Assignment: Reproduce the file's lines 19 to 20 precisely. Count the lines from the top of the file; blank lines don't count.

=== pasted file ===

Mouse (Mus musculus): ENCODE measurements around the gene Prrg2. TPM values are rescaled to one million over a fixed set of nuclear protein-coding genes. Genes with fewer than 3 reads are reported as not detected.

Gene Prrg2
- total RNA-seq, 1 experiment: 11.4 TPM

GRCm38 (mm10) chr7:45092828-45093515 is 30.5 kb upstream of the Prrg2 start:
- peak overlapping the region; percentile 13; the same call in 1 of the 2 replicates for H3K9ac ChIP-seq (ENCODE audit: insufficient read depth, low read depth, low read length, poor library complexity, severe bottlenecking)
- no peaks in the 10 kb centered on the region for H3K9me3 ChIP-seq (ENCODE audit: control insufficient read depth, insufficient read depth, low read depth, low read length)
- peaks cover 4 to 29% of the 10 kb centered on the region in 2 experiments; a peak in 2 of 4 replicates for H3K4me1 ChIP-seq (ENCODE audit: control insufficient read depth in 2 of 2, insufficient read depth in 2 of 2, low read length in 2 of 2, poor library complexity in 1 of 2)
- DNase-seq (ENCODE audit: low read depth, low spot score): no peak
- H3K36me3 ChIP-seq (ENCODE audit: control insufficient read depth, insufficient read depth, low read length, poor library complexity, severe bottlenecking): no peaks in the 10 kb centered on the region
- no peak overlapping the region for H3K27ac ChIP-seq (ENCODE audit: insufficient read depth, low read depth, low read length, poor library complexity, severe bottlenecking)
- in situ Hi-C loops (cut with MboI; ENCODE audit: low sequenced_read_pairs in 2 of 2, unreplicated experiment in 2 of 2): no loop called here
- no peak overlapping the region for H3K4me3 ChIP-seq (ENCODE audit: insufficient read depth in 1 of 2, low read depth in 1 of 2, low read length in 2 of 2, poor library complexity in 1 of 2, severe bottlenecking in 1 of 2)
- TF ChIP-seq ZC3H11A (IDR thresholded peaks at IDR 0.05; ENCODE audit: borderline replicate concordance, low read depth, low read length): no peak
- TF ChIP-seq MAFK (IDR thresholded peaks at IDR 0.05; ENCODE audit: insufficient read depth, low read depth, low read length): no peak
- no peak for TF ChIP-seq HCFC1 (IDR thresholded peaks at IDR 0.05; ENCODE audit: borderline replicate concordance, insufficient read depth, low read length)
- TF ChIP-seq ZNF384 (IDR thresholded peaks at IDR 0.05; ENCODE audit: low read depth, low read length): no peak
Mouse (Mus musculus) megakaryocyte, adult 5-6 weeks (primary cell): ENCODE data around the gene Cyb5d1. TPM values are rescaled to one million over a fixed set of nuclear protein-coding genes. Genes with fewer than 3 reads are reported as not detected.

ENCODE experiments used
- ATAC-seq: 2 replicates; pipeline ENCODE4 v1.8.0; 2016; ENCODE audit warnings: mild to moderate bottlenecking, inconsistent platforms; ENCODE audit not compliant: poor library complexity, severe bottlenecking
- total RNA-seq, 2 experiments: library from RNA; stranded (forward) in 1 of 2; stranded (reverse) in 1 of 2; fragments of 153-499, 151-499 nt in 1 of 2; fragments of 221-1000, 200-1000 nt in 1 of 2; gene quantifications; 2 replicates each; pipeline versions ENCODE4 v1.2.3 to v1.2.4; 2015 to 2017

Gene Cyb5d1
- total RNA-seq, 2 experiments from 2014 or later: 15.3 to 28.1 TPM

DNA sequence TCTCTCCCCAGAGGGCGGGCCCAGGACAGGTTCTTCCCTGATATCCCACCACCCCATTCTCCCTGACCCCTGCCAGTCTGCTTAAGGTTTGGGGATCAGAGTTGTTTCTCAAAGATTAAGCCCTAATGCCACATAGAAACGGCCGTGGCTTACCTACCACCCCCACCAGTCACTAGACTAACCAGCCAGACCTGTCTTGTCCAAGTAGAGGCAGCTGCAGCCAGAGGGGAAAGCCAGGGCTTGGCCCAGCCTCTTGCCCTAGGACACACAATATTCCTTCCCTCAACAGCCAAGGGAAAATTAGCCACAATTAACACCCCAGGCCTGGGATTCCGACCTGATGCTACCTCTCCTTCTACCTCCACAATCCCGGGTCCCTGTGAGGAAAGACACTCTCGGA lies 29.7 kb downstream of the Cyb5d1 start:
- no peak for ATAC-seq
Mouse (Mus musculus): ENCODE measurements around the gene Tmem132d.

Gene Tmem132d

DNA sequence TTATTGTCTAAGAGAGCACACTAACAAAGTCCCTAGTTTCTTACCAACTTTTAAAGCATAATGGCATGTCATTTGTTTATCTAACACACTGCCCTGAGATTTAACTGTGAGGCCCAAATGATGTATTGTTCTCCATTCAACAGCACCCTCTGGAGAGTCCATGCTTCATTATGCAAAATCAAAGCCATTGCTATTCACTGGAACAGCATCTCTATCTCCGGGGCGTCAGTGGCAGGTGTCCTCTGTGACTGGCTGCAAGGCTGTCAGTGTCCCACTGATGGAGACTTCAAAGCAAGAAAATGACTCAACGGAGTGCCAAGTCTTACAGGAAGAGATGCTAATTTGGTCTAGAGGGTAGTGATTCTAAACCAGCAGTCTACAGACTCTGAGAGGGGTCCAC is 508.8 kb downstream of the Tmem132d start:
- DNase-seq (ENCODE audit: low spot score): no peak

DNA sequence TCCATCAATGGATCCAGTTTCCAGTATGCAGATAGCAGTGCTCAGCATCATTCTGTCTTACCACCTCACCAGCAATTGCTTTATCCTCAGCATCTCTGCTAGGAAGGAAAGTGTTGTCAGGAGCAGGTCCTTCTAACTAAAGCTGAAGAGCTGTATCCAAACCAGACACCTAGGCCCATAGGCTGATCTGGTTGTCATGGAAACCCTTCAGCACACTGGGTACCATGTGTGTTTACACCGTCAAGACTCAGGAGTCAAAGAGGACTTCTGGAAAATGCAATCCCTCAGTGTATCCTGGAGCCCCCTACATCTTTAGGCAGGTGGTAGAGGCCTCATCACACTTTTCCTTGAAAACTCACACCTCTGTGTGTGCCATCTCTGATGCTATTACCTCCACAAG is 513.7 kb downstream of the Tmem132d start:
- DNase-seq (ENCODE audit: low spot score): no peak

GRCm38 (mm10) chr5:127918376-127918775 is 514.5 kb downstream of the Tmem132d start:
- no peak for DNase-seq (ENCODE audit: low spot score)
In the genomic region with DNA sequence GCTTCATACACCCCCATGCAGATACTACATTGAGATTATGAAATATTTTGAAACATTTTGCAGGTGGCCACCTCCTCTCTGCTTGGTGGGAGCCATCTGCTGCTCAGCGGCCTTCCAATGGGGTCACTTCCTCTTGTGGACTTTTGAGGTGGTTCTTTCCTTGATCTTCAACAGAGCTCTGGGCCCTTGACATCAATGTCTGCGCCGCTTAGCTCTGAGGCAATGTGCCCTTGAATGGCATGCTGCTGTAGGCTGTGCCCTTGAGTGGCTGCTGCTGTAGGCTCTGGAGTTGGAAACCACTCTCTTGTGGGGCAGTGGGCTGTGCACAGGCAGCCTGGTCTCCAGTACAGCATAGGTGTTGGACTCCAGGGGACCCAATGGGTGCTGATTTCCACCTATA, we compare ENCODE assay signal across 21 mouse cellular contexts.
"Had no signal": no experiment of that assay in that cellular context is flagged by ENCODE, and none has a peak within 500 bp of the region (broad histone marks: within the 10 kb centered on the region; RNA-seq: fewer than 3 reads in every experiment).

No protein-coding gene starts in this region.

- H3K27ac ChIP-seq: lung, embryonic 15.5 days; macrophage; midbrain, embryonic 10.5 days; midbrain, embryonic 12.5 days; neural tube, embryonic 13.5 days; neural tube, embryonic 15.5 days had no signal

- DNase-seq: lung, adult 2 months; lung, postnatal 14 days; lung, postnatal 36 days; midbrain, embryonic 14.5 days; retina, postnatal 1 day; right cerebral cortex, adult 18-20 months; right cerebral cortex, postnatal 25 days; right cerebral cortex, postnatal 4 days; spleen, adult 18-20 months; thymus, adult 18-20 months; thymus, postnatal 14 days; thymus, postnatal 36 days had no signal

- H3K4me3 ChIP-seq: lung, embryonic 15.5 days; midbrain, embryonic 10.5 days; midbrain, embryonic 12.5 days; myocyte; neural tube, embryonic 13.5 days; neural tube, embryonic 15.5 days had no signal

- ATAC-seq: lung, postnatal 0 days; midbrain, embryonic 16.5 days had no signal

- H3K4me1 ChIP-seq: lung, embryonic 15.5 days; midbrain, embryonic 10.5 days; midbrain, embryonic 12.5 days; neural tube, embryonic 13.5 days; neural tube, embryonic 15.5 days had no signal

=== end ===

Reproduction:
- ATAC-seq: 2 replicates; pipeline ENCODE4 v1.8.0; 2016; ENCODE audit warnings: mild to moderate bottlenecking, inconsistent platforms; ENCODE audit not compliant: poor library complexity, severe bottlenecking
- total RNA-seq, 2 experiments: library from RNA; stranded (forward) in 1 of 2; stranded (reverse) in 1 of 2; fragments of 153-499, 151-499 nt in 1 of 2; fragments of 221-1000, 200-1000 nt in 1 of 2; gene quantifications; 2 replicates each; pipeline versions ENCODE4 v1.2.3 to v1.2.4; 2015 to 2017